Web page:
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Hove Borough Council fire safety inspectors made eight vain attempts to gain entry to a building that was later the...
Hove Borough Council fire safety inspectors made eight vain attempts to gain entry to a building that was later the subject of a birthday party arson attack in which five people were killed.

The last attempt by officers from the council's Environmental Health Department was made just two months before the blaze at 11 Palmeira Avenue, Hove, in April last year, London's High Court heard.

The party's host, Tim Sharpe, 28, Adrian Johns, 32, of Brighton but originally from Llandudno, Mabel Roberts, 45, of Colwyn Bay, Andrew Manners, 29, of Cheltenham, and Paul Jones, 33, of Brighton but originally from Denbigh, all died in the blaze.

The five, amongst 16 party-goers many of whom were also badly injured, died when overcome by smoke or whilst trying to leap 60 feet from the third floor flat on April 18 1992. Mr Johns' brother, Lea Homberg, who was himself injured when he leapt from the building, Ms Roberts's son, Gareth, and Mr Manners' mother, Jean, are seeking a fresh inquest into the deaths.

With the backing of the relatives of Mr Sharpe and Mr Jones, they are trying to overturn the unlawful killing verdict returned by an inquest jury presided over by East Sussex Coroner, Dr Donald Gooding, on August 18 last year, the court was told.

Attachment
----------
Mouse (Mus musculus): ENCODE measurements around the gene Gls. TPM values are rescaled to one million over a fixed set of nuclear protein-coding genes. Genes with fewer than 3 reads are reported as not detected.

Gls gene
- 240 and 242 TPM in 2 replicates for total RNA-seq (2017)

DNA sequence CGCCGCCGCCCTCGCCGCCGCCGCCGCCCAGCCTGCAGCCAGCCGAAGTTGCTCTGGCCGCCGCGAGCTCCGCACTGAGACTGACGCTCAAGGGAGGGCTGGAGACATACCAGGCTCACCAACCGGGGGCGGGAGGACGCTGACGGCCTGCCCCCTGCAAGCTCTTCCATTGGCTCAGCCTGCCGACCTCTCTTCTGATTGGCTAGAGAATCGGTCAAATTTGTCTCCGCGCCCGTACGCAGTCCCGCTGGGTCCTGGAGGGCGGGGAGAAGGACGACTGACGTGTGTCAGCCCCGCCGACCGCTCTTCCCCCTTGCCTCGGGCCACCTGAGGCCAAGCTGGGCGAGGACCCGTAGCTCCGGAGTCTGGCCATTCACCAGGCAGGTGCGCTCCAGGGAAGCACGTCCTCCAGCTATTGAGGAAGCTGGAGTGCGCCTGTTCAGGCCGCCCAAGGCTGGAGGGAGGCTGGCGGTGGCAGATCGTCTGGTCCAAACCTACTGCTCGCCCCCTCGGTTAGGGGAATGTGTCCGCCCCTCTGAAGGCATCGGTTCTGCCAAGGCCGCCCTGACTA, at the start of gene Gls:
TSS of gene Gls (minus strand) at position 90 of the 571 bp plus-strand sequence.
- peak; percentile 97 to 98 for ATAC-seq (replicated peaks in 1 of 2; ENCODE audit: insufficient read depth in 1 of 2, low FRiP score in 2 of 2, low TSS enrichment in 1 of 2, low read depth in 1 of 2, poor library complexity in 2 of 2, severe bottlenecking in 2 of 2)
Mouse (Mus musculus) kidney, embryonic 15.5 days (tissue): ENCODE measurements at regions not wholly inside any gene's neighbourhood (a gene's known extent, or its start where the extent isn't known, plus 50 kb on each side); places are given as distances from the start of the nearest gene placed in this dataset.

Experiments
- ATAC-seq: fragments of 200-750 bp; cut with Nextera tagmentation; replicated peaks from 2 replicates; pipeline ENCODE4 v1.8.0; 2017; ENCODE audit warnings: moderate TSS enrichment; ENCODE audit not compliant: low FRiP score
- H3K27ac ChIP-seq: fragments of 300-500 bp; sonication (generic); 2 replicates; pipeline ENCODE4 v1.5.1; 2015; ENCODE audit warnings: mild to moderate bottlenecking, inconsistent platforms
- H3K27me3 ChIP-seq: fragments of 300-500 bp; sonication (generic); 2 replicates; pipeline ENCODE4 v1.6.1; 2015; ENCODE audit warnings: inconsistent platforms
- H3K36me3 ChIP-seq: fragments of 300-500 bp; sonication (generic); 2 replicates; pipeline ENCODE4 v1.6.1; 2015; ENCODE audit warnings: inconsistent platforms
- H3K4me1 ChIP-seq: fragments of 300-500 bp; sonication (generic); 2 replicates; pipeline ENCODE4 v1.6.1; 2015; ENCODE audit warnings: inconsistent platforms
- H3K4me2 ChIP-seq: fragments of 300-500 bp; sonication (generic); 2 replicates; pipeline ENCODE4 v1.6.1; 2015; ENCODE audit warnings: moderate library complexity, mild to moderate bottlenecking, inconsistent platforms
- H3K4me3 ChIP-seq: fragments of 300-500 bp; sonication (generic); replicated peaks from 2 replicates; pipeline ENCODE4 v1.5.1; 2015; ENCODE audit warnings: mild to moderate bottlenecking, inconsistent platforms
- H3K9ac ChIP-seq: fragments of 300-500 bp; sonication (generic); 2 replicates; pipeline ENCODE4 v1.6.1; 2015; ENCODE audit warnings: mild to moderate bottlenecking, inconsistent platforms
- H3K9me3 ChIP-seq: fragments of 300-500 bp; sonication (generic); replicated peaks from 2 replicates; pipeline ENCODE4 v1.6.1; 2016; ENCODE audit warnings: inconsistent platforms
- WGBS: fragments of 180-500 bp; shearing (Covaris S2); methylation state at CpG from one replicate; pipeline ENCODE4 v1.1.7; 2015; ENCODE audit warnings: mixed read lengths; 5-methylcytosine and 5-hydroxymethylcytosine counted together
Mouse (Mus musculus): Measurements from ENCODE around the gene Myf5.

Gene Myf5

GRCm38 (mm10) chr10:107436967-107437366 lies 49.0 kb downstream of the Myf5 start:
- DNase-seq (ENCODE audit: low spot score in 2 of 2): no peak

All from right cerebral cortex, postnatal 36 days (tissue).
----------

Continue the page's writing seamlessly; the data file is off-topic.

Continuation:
The families of the dead stormed out of the inquest in protest before critical witnesses could be cross-examined and they are seeking judicial review 'on grounds relating to the coroners conduct,' Lord Justice Simon Brown and Mr Justice Morland heard. They claim he truth of what happened is yet to fully emerge and in particular complain about Dr Gooding's refusal to call millionaire property owner Nicholas Hoogstraten as a witness

The ownership of the property remains swathed in mystery, but the court heard yesterday that Mr Hoogstraten, now believed to be living in the South of France, had been 'consistently linked' to the building's ownership.

The building is said to have been bereft of fire escapes. The version of events accepted by the inquest is that the fire was started 'as a prank' by airline steward, Trevor Carrington, of (36) Newmarket Road, Brighton.

Mr Carrington is said to have confessed to his brother before committing suicide by throwing himself under a lorry three days after the blaze. The families of the dead accept the verdict of unlawful killing 'but not in the simple manner brought out at the inquest' their counsel, Mr Edward Fitzgerald told the court.

'They are not satisfied with the version of events which suggests this whole thing was caused by the flicking of a firelighter on a sofa on the ground floor.'

'There is a strong suspicion that there was a more sustained attempt at arson probably by more than one person. There is a suggestion that the fire may have been started in number of places in the building.'

And today Mr Fitzgerald told the court that up until February 17 last year officers from Hove BC hadmade eight unsuccessful attempts to gain access to the building to inspect fire precautions the council had ordered to be installed in 1988.

He claimed the picture presented to the inquest jury by the coroner and council officers called as witnesses that nothing could be done to provide a means of escape from the building was 'misleading'.

The hearing continues.

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